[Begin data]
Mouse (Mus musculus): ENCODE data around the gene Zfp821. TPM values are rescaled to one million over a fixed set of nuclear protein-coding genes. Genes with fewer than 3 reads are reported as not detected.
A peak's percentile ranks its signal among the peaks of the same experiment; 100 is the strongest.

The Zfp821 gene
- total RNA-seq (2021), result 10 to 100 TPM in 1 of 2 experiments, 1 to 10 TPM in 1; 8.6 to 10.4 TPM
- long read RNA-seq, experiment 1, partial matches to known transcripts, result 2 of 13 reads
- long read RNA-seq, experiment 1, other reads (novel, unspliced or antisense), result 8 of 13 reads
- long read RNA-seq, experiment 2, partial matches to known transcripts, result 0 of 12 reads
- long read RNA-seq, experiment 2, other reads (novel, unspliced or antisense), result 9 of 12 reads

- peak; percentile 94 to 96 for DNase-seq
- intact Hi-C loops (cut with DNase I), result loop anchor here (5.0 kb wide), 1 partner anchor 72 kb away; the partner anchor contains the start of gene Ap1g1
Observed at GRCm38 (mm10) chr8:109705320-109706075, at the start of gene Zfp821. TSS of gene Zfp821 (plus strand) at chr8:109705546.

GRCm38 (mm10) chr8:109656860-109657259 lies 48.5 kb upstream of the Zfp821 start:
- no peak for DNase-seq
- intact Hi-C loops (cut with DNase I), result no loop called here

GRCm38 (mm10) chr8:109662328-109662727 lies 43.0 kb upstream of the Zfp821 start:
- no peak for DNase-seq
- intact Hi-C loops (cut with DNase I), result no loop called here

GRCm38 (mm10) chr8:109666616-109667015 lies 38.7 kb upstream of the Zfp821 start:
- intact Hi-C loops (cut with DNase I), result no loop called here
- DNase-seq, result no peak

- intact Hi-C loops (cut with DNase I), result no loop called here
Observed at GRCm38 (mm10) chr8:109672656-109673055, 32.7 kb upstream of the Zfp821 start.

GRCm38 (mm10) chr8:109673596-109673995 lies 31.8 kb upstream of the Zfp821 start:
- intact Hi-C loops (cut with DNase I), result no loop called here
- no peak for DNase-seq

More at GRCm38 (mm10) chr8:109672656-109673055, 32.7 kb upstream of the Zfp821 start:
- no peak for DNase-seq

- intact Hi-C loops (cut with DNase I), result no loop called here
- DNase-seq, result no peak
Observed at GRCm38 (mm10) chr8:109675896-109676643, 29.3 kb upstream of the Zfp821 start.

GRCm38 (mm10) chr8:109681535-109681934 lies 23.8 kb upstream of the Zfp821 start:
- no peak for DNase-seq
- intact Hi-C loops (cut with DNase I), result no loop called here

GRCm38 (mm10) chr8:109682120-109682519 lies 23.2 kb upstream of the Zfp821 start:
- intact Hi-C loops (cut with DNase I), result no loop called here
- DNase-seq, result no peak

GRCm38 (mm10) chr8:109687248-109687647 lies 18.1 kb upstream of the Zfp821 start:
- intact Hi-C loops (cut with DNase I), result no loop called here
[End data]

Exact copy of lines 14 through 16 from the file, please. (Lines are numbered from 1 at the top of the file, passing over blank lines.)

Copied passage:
- intact Hi-C loops (cut with DNase I), result no loop called here

GRCm38 (mm10) chr8:109662328-109662727 lies 43.0 kb upstream of the Zfp821 start:
- no peak for DNase-seq